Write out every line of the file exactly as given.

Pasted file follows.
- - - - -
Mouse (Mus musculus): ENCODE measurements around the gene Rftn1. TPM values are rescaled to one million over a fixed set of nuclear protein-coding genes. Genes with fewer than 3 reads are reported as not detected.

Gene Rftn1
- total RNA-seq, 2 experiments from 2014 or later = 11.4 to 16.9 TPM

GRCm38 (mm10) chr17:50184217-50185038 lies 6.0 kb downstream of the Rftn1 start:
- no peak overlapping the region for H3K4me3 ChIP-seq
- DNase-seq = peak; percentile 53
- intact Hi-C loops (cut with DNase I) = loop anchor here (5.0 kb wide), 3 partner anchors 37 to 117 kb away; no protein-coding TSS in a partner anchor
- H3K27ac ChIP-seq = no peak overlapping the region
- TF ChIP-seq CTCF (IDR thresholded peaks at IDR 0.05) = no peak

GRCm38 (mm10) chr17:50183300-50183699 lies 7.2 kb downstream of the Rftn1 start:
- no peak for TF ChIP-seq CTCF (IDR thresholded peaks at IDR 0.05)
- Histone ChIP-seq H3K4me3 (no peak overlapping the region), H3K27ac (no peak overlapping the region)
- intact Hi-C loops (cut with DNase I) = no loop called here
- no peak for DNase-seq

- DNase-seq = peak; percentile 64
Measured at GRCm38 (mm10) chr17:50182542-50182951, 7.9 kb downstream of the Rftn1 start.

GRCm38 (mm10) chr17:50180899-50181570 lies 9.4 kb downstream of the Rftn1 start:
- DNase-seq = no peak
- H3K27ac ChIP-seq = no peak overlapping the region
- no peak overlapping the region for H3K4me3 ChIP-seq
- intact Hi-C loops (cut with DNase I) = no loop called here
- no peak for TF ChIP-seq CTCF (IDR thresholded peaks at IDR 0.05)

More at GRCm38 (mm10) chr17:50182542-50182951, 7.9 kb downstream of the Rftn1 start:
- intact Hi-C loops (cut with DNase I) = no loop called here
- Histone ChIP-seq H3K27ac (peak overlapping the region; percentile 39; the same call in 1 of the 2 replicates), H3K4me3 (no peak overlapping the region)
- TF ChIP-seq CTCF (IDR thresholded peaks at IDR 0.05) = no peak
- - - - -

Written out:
Mouse (Mus musculus): ENCODE measurements around the gene Rftn1. TPM values are rescaled to one million over a fixed set of nuclear protein-coding genes. Genes with fewer than 3 reads are reported as not detected.

Gene Rftn1
- total RNA-seq, 2 experiments from 2014 or later = 11.4 to 16.9 TPM

GRCm38 (mm10) chr17:50184217-50185038 lies 6.0 kb downstream of the Rftn1 start:
- no peak overlapping the region for H3K4me3 ChIP-seq
- DNase-seq = peak; percentile 53
- intact Hi-C loops (cut with DNase I) = loop anchor here (5.0 kb wide), 3 partner anchors 37 to 117 kb away; no protein-coding TSS in a partner anchor
- H3K27ac ChIP-seq = no peak overlapping the region
- TF ChIP-seq CTCF (IDR thresholded peaks at IDR 0.05) = no peak

GRCm38 (mm10) chr17:50183300-50183699 lies 7.2 kb downstream of the Rftn1 start:
- no peak for TF ChIP-seq CTCF (IDR thresholded peaks at IDR 0.05)
- Histone ChIP-seq H3K4me3 (no peak overlapping the region), H3K27ac (no peak overlapping the region)
- intact Hi-C loops (cut with DNase I) = no loop called here
- no peak for DNase-seq

- DNase-seq = peak; percentile 64
Measured at GRCm38 (mm10) chr17:50182542-50182951, 7.9 kb downstream of the Rftn1 start.

GRCm38 (mm10) chr17:50180899-50181570 lies 9.4 kb downstream of the Rftn1 start:
- DNase-seq = no peak
- H3K27ac ChIP-seq = no peak overlapping the region
- no peak overlapping the region for H3K4me3 ChIP-seq
- intact Hi-C loops (cut with DNase I) = no loop called here
- no peak for TF ChIP-seq CTCF (IDR thresholded peaks at IDR 0.05)

More at GRCm38 (mm10) chr17:50182542-50182951, 7.9 kb downstream of the Rftn1 start:
- intact Hi-C loops (cut with DNase I) = no loop called here
- Histone ChIP-seq H3K27ac (peak overlapping the region; percentile 39; the same call in 1 of the 2 replicates), H3K4me3 (no peak overlapping the region)
- TF ChIP-seq CTCF (IDR thresholded peaks at IDR 0.05) = no peak